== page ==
The IRS is Not a Bully – You can poke a bully in the nose.

This is the third installment of “The IRS is Not a Bully” series, identifying taxpayer concerns and the difficult position in which Congress puts the IRS. Namely, applying ever increasing pressure to operate in ways its founders never intended, until it’s commonly misunderstood and misused; much like the schoolyard bully that seems more like a victim upon closer examination.

Recent events, including a scandal involving bonuses to IRS workers disciplined for misconduct, and struggles keeping up with the increasing number of fraud cases, have focused renewed attention on IRS practices. Without question, the IRS is an important part of our government. The vast majority of IRS employees are reasonable, honest and competent professionals, just doing what Congress dictates.

Once upon a time, the IRS had a reputation for being ethical, organized and ultimately fair – even when loathed. Now it’s often viewed as a collection agency focused primarily on revenue generation. With thousands of IRS employees, simple statistics tell us that a certain number of IRS staff will put personal gain or advancement ahead of fairness. But despite media reports to the contrary, the IRS itself is not a bully.

In his April WSJ article, “IRS Workers Disciplined for Misconduct Were Awarded Bonuses”, John D. McKinnon raised some excellent points while uncovering some real concerns. According to the Treasury Inspector General report, misconduct ranged from misuse of government travel cards and violation of official-conduct standards, to fraud and failure to pay taxes!

This is not a flattering view of any organization. Further, how can citizens know they’re only being asked to pay their fair share of taxes when reports undermine the very integrity of individuals tasked with communicating these messages? Many taxpayers not only complain about the messages, but the messengers, too. Even a mere specter of unfairness or lack of ethics on any part of the IRS can give the general public cause for concern, and possibly, to react in-kind.

Not surprisingly, there just happens to be a corresponding rise in tax return fraud cases too. So, is there more fraud due to the publicity of certain conduct by IRS employees, or is the conduct of certain IRS employees a result of increased tax return fraud? Either way, the IRS is overwhelmed by the millions of potentially fraudulent tax returns and identity theft cases.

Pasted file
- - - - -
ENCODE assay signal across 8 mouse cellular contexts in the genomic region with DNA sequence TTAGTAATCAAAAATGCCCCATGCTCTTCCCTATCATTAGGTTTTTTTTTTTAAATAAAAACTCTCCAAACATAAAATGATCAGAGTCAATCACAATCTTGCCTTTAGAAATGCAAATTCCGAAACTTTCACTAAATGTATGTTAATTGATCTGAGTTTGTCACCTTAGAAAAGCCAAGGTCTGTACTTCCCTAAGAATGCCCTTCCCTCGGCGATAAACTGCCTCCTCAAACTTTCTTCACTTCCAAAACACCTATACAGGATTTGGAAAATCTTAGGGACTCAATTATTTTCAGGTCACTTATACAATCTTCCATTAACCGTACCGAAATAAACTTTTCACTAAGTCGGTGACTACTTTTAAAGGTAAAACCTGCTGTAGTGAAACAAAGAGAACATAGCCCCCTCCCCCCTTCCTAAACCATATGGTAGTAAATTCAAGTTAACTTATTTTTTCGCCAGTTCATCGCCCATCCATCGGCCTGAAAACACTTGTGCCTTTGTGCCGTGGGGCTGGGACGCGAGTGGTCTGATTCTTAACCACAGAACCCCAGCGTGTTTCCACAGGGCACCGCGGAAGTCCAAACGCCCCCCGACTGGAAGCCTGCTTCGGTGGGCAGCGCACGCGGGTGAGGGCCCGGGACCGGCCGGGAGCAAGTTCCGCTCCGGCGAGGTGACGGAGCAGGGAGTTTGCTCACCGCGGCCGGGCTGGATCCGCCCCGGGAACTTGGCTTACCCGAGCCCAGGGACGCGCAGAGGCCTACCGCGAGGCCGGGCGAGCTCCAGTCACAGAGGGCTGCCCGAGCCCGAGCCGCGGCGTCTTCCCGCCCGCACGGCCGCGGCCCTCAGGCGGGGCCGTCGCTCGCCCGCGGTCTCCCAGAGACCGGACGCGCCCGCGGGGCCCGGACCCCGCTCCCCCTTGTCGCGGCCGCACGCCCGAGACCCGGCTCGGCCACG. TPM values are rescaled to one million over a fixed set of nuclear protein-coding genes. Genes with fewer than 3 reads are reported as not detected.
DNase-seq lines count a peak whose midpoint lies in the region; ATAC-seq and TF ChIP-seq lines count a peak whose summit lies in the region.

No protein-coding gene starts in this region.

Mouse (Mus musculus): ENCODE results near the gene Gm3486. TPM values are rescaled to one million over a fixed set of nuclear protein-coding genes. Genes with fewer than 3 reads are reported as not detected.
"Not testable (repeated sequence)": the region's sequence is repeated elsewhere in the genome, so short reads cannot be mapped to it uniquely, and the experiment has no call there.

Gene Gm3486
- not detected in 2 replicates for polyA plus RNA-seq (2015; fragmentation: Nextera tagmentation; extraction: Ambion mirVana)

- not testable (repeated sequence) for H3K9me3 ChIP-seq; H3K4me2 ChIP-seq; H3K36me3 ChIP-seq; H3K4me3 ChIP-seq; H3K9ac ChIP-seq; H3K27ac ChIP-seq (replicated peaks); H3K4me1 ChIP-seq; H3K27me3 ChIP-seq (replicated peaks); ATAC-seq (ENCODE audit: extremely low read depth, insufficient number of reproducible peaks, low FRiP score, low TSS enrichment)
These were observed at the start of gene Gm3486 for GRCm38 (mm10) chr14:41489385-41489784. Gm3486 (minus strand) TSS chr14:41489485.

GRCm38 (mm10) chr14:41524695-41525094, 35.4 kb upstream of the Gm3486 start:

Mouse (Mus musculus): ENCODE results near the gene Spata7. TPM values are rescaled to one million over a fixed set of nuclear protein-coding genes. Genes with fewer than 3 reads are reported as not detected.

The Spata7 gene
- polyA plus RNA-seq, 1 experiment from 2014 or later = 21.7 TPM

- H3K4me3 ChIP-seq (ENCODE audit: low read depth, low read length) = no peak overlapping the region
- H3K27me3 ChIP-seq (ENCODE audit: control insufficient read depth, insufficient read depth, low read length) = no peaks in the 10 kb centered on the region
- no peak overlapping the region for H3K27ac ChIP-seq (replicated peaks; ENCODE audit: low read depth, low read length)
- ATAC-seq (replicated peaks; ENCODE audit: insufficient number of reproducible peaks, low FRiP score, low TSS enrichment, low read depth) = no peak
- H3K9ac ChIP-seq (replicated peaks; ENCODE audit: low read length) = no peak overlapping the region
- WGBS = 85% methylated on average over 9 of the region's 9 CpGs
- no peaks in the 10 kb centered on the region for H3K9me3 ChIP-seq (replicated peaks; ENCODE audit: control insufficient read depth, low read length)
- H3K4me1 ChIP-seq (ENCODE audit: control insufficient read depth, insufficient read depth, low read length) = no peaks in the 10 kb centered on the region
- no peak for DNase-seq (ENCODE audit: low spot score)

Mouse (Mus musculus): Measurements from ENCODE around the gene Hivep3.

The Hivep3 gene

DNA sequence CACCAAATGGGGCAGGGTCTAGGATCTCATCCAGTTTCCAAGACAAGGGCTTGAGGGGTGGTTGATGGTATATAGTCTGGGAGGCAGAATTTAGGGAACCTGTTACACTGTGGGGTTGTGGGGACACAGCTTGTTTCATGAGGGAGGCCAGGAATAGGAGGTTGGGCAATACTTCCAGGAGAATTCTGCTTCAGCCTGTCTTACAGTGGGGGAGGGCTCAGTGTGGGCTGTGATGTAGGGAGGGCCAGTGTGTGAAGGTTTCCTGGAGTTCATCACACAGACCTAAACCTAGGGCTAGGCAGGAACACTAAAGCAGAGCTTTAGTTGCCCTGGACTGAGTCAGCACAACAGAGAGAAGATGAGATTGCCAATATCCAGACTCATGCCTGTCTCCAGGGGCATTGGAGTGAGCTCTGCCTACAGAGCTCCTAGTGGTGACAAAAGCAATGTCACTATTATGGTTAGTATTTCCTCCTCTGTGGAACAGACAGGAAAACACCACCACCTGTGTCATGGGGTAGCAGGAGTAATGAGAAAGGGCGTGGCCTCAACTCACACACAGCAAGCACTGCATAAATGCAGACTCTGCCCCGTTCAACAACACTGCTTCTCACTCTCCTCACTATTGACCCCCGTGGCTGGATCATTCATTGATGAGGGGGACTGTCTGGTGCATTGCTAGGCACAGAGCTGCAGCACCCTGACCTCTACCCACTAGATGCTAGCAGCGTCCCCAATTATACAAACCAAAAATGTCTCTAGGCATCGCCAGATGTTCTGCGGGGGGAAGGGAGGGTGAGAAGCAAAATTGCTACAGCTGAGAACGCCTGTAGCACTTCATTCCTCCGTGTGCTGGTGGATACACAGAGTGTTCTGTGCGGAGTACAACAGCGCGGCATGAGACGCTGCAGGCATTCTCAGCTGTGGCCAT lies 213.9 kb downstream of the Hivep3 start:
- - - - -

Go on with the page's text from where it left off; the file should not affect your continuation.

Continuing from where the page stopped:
The government desperately needs money and views the estimated $300 billion “tax gap” (the difference between taxes collected and what’s actually owed to the government)[3] as rightfully theirs. Unfortunately, more aggressive collection policies only make millions of honest taxpayers being audited feel like they’re being unfairly bullied. But Congress keeps writing tax laws and selecting leaders that seem content to pile more responsibility onto the shoulders of the IRS to squeeze law abiding citizens for additional money – whether they owe it or not – acting a lot like, well, a bully taking lunch money.

Our CPA firm specializes in very complicated and international tax work; so, we have lots of experience helping many clients pay only the taxes owed. If a client wishes to pay less, we invite them to find another CPA firm. We take great pride in helping our clients sleep better at night knowing their proper tax obligations are met, and not a penny more. If they do have the misfortune of being selected for an IRS audit, we can help them with that, too, by having the right answers.

You don’t have to stand for the bully grabbing what it isn’t his to take. Particularly, if you have an expert tax professional that has your back. For more information, contact us at (510) 797-8661 or visit www.GROCO.com.

 

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